The Hills I Haven’t Hoed

When a friend calls to me from the road
And slows his horse to a meaning walk,
I don’t stand still and look around
On all the hills I haven’t hoed,
And shout from where I am, “What is it?”
No, not as there is time to talk.
I thrust my hoe in the mellow ground,
Blade-end up and five feet tall,
And plod: I go up to the stone wall
For a friendly visit.
-Robert Frost
A Time to Talk

OLYMPUS DIGITAL CAMERA

OLYMPUS DIGITAL CAMERA

The dishes were done, suds still in the sink, as I thrashed around the bottom of the closet for footwear. My family sits at ease on the porch, but I am majestically standing tall on the pedals of my bike, flying down the drive. I ride for a mile one way, crossing the intersection in a wide curving arc across the tar. Past cornfield, fencerows, and pretty roadside flowers I pedal, eyeing the goal — the turning point ahead in the grass. Then the tires are perpendicular and I lean sideways, the bike turning tightly and this time, I didn’t wobble one bit. Crossing the intersection again, going the other way this time, over the little hills, and I’m just speeding up for the next one when I see him.

Forearms on the wheel, he sits on the gator seat, facing his backyard gully where a stream is singing happily. At my greeting, he waves, and my tires squeal loudly. Next to his immobile vehicle I park, and feeling the weight of his thoughts, we watch the water, talking small. Wanting relief and forgetfulness, he looks my direction and asks about me. My answers please him, but when his wife steps out to the garden, he says, ‘Go, talk to her.’

He’s 81, and she’s not far from it, and their faces are robust and wrinkled. Their bodies are stout but flexible. His hair is gray and curly, but hers is thin and falling. They have woven their lives together, into this tiny farm. They have poured into their children all the love, support, and decency they had, but none chose to remain like them. Alone together they keep house, and tend the cows. In their conversation, they forget themselves, their burdens, and sorrows, telling only the stories of their loved ones.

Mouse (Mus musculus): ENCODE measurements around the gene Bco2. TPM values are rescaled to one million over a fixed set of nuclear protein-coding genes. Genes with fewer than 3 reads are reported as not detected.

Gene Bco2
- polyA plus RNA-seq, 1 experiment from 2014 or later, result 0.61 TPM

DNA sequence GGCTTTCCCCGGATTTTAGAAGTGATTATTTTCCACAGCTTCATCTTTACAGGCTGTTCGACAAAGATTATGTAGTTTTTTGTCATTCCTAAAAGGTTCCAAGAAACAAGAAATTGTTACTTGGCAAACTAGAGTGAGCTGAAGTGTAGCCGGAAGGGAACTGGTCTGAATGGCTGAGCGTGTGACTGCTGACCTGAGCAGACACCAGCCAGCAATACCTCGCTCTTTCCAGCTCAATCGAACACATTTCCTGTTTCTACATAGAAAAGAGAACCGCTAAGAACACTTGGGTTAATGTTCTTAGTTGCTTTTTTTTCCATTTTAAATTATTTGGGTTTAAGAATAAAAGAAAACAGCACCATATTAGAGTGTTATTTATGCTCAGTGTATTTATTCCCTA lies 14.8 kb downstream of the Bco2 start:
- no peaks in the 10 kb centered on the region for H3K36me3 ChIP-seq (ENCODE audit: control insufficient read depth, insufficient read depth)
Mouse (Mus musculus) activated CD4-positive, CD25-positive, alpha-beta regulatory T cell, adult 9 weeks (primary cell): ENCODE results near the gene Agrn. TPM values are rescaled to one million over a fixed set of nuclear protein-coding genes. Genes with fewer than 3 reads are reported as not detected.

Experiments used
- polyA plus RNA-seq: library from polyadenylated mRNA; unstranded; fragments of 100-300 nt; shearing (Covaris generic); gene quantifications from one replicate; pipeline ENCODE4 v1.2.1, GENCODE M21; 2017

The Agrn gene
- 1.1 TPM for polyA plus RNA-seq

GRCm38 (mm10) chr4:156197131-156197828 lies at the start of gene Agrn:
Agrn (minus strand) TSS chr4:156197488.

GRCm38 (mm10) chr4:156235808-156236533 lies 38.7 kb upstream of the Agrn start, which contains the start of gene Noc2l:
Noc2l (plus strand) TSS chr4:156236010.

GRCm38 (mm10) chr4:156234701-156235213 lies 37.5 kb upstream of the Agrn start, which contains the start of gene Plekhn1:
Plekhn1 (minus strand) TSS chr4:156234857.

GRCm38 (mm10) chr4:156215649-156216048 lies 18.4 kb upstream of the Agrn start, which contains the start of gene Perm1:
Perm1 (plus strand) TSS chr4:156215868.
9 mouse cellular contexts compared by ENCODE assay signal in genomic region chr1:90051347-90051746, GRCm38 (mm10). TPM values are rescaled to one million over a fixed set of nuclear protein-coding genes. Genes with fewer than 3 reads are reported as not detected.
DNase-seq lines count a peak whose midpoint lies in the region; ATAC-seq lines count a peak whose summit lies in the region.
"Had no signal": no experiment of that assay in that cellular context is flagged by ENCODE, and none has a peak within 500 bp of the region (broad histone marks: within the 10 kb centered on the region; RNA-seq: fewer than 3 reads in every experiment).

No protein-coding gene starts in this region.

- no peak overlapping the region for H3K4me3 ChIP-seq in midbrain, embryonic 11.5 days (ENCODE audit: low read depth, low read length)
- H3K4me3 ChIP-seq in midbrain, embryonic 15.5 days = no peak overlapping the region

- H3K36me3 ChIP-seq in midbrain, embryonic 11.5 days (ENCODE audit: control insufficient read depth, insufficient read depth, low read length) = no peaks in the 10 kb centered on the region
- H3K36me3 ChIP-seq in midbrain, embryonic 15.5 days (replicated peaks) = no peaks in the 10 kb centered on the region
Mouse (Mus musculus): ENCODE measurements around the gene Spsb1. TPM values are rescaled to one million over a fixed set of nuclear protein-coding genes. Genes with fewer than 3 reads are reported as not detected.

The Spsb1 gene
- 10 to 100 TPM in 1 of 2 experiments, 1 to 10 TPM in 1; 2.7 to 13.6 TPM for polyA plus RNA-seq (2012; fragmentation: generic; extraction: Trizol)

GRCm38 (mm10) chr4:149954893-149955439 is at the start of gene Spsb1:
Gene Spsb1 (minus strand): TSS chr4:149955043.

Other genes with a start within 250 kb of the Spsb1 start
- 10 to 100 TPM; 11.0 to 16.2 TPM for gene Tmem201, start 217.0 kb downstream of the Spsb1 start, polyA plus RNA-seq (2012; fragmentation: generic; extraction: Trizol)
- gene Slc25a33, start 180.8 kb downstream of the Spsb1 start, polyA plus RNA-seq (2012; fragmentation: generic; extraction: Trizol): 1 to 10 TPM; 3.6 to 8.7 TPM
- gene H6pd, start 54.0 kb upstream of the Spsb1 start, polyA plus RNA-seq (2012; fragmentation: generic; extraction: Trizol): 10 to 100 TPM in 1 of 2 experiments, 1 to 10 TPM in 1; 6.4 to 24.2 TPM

Her knife harvests the lettuce while she talks about our families and their tapestries. Her daughter’s vacation, my widowed great aunt in Tennessee, Neighbor Morris’s family in Kansas and all their recent weddings.

Not a half hour ago, after supper, Mom told us about our neighbor’s cancer. The lump on her neck, the tests she was pushing off (‘I won’t be here! We’re going to Kansas for Heidi’s wedding! That’s next Friday!’), the mystery surrounding it, and the small hope of complete removal.

‘Anna, I hear life isn’t the easiest for you right now, but I want you to know that I’m lifting you up in prayer.’

‘You know, the hardest part is not knowing. They want to do tests and tests and more tests, and it’s just scary. But if this what God wants for my life, then let Him have His way. Just this morning, I flipped the calendar page, and there it said that sometimes God allows hard things to come our way so that we can be drawn closer to Him. And I just thought, well that was great timing. And if that means seeing Him in person…well that would be nice too.’

I was the passerby tonight, my bike and I. We overheard something about a faith that will land someone safe home, and we are converts. To the front of the tent we come, my bike and I, to sit and ponder a while about our own hurriedness, to wonder over the safety of cars and Instagram, too much music and books, and our own distracted enjoyment. Turning our tires to face the pulpit, we contemplate the evangelist: a man and his wife, who have lived eighty years on this planet. Their old bodies fade into a good reality, from inside them coming a radiance. Wrinkles this deep lie like maps directing us to heaven.

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